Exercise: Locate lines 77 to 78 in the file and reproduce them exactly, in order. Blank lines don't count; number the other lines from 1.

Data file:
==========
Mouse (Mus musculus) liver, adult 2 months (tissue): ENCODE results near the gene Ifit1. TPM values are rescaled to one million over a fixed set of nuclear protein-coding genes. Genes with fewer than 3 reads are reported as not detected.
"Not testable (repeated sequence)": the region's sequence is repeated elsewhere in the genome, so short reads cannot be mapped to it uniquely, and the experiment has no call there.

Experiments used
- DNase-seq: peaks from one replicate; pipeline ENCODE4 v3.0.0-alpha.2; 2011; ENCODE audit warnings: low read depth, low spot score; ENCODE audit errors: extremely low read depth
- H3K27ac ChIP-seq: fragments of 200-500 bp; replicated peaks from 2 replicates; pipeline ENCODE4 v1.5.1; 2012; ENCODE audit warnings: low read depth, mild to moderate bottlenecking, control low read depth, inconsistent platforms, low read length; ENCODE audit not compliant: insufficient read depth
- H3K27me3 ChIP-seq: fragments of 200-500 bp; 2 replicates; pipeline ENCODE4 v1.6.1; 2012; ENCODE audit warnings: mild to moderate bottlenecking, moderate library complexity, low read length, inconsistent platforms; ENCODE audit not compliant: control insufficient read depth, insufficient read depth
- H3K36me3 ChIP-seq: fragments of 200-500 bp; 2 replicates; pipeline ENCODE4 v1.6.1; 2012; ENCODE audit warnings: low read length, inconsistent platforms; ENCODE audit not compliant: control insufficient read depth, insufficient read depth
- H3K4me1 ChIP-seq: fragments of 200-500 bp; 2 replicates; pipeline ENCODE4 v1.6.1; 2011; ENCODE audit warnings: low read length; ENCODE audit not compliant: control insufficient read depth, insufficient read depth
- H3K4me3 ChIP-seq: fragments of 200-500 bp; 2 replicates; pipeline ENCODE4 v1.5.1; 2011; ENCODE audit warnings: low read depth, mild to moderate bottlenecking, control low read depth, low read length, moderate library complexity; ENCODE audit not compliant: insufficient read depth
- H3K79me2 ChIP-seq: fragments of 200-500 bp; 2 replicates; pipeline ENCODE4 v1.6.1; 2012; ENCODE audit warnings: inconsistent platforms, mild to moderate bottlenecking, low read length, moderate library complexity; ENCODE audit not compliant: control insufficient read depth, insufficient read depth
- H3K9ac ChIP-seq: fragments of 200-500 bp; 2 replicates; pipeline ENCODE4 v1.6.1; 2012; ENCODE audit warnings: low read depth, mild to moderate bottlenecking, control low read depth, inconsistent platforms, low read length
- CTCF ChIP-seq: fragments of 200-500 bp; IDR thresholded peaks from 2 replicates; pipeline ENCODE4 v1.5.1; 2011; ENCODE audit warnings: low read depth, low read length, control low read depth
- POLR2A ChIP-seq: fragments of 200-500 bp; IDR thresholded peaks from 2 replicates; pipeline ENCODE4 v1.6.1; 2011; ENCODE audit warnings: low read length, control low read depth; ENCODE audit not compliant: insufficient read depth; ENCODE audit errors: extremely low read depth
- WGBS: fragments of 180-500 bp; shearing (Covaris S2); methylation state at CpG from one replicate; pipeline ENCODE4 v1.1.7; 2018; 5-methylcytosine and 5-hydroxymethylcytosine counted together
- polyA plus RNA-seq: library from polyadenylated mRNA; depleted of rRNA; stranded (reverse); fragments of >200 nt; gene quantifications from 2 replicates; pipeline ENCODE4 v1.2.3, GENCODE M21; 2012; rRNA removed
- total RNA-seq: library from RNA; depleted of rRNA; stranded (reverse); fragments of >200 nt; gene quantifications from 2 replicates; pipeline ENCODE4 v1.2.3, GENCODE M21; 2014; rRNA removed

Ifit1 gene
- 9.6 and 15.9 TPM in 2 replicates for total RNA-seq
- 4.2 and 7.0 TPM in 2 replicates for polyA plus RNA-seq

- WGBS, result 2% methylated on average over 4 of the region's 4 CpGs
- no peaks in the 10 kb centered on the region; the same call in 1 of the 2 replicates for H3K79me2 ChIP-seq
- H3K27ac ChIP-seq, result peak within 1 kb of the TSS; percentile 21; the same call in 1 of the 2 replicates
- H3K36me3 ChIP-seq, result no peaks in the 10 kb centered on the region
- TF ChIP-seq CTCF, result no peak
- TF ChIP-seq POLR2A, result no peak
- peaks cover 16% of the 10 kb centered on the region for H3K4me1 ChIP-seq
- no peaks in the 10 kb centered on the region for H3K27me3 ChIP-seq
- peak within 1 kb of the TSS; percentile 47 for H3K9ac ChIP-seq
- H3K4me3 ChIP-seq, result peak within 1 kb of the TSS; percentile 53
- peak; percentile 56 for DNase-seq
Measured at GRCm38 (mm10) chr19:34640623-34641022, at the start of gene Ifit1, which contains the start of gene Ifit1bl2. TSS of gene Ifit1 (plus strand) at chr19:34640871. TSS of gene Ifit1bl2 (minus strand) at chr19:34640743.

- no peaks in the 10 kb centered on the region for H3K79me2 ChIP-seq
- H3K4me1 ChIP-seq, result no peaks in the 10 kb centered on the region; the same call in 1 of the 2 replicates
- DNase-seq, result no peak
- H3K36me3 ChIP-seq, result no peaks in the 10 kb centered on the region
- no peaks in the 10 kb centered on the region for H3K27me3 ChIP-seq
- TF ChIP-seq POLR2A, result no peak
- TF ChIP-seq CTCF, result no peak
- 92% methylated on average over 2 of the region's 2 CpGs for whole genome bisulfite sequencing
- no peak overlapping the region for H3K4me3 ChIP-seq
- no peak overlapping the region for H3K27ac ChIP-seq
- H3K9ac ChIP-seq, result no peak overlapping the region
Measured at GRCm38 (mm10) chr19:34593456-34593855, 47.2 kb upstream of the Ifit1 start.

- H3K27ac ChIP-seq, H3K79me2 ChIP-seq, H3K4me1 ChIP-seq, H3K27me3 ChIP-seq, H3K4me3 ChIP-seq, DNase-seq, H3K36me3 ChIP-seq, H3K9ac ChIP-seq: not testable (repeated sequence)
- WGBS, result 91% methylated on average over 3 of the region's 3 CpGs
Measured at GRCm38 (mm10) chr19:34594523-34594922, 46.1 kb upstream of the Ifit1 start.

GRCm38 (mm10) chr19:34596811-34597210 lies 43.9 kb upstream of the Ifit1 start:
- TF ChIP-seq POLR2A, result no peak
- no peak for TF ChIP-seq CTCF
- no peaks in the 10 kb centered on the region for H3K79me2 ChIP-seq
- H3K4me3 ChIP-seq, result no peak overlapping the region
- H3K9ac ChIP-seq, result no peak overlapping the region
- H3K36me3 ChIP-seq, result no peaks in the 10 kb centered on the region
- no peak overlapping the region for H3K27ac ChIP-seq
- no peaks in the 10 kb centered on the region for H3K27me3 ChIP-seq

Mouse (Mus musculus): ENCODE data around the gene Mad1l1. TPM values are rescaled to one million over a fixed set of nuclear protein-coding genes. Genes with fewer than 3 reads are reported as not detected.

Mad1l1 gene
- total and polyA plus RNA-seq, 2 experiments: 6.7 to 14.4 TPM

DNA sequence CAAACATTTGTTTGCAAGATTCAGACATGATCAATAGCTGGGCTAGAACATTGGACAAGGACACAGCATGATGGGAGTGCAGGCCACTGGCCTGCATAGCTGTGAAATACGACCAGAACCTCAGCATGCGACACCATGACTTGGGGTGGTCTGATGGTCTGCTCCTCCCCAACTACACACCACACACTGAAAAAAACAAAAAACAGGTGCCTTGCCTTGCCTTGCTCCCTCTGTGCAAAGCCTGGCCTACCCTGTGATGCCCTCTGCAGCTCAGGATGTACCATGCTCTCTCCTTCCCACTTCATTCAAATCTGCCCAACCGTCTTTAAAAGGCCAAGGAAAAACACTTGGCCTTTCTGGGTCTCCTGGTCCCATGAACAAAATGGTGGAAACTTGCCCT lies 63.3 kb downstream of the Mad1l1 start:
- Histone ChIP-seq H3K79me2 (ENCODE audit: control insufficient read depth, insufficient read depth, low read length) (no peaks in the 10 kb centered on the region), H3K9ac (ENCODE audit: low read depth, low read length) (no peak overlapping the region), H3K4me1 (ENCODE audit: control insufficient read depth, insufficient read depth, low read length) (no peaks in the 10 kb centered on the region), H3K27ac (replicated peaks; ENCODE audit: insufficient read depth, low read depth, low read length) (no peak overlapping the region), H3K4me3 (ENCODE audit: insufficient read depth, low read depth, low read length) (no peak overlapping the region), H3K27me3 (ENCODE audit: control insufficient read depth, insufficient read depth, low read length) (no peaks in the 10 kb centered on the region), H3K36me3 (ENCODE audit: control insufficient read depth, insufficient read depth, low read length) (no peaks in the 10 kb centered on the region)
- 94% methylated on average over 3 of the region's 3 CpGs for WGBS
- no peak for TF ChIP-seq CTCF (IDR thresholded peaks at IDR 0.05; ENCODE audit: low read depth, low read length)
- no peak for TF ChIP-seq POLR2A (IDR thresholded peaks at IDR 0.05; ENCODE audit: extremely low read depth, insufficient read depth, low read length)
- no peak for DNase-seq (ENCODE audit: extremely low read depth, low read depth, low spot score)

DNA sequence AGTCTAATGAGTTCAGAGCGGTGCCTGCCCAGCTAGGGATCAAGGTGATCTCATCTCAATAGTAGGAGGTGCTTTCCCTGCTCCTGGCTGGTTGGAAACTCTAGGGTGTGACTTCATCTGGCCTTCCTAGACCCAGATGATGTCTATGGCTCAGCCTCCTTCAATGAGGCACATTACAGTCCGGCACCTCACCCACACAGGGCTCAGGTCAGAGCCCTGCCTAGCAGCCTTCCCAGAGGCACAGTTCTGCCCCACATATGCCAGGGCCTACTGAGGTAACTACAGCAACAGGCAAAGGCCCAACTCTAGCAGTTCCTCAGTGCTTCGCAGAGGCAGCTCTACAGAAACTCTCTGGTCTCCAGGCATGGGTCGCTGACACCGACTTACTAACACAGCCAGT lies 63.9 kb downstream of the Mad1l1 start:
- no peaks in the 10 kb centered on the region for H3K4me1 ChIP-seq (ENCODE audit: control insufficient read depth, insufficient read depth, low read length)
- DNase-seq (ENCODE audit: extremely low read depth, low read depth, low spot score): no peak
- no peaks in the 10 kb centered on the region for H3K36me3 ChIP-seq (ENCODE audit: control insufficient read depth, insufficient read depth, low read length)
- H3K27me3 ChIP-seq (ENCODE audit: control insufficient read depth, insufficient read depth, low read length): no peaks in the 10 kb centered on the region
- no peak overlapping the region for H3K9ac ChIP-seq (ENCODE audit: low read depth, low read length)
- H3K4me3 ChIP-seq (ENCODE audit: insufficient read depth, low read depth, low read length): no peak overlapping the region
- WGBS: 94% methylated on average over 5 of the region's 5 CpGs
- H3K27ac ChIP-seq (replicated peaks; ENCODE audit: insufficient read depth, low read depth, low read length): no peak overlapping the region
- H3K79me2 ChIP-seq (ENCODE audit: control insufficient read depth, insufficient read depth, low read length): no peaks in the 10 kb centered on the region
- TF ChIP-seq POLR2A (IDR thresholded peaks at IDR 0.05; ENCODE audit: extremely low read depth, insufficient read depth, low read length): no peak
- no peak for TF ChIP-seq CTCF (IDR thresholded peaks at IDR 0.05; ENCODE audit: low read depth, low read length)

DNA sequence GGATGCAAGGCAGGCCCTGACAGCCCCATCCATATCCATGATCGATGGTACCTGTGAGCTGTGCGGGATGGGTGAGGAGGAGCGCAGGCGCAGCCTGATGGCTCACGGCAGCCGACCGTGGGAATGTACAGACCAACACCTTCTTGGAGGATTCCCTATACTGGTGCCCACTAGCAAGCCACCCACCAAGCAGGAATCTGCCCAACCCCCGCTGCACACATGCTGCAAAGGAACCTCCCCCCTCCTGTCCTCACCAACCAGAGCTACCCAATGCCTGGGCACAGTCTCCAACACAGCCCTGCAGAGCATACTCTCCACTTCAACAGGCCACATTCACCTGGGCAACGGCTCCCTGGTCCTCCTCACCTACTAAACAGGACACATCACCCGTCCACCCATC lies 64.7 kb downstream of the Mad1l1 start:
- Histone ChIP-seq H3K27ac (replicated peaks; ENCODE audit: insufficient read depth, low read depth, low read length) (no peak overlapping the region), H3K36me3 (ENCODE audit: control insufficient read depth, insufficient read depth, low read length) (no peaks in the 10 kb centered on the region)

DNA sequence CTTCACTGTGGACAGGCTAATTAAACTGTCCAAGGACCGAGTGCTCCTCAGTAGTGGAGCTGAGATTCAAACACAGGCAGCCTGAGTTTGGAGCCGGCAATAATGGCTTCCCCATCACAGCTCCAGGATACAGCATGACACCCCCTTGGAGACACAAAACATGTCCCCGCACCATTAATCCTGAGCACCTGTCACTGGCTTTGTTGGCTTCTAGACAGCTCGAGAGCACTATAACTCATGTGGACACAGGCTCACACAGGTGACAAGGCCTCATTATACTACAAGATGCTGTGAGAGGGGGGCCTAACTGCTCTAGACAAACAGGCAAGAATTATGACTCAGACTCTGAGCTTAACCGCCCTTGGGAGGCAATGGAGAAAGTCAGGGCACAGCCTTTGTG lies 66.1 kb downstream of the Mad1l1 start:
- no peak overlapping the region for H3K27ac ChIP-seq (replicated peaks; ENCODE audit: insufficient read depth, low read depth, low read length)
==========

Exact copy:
DNA sequence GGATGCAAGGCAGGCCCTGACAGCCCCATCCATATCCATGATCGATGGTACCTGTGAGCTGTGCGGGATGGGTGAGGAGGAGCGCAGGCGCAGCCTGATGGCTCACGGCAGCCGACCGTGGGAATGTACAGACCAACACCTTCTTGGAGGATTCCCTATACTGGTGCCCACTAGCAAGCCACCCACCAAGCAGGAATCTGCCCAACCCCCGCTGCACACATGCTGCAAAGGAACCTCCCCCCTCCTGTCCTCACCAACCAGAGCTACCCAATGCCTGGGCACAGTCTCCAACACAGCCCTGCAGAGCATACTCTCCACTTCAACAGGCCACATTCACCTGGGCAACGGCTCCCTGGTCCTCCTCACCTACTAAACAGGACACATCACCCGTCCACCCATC lies 64.7 kb downstream of the Mad1l1 start:
- Histone ChIP-seq H3K27ac (replicated peaks; ENCODE audit: insufficient read depth, low read depth, low read length) (no peak overlapping the region), H3K36me3 (ENCODE audit: control insufficient read depth, insufficient read depth, low read length) (no peaks in the 10 kb centered on the region)